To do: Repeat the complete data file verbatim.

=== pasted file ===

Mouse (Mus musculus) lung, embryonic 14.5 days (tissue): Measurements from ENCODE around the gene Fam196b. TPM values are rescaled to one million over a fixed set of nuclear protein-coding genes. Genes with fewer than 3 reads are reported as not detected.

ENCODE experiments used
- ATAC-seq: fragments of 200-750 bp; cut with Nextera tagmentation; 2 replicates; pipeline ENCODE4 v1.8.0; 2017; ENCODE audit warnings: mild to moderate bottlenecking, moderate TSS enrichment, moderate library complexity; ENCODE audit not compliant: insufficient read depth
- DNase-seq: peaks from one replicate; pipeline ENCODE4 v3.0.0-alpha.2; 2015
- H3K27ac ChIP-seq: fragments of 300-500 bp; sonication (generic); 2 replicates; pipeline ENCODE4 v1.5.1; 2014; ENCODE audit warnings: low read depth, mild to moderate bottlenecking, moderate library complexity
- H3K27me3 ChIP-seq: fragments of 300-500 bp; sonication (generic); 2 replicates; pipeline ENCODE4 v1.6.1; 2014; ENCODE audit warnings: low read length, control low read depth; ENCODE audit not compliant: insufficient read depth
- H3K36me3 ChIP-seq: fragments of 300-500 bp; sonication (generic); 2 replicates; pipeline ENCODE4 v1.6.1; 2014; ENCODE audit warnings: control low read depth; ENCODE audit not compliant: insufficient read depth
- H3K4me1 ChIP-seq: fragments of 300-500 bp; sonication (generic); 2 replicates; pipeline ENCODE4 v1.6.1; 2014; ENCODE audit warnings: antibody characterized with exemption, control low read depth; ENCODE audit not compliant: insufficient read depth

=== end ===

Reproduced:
Mouse (Mus musculus) lung, embryonic 14.5 days (tissue): Measurements from ENCODE around the gene Fam196b. TPM values are rescaled to one million over a fixed set of nuclear protein-coding genes. Genes with fewer than 3 reads are reported as not detected.

ENCODE experiments used
- ATAC-seq: fragments of 200-750 bp; cut with Nextera tagmentation; 2 replicates; pipeline ENCODE4 v1.8.0; 2017; ENCODE audit warnings: mild to moderate bottlenecking, moderate TSS enrichment, moderate library complexity; ENCODE audit not compliant: insufficient read depth
- DNase-seq: peaks from one replicate; pipeline ENCODE4 v3.0.0-alpha.2; 2015
- H3K27ac ChIP-seq: fragments of 300-500 bp; sonication (generic); 2 replicates; pipeline ENCODE4 v1.5.1; 2014; ENCODE audit warnings: low read depth, mild to moderate bottlenecking, moderate library complexity
- H3K27me3 ChIP-seq: fragments of 300-500 bp; sonication (generic); 2 replicates; pipeline ENCODE4 v1.6.1; 2014; ENCODE audit warnings: low read length, control low read depth; ENCODE audit not compliant: insufficient read depth
- H3K36me3 ChIP-seq: fragments of 300-500 bp; sonication (generic); 2 replicates; pipeline ENCODE4 v1.6.1; 2014; ENCODE audit warnings: control low read depth; ENCODE audit not compliant: insufficient read depth
- H3K4me1 ChIP-seq: fragments of 300-500 bp; sonication (generic); 2 replicates; pipeline ENCODE4 v1.6.1; 2014; ENCODE audit warnings: antibody characterized with exemption, control low read depth; ENCODE audit not compliant: insufficient read depth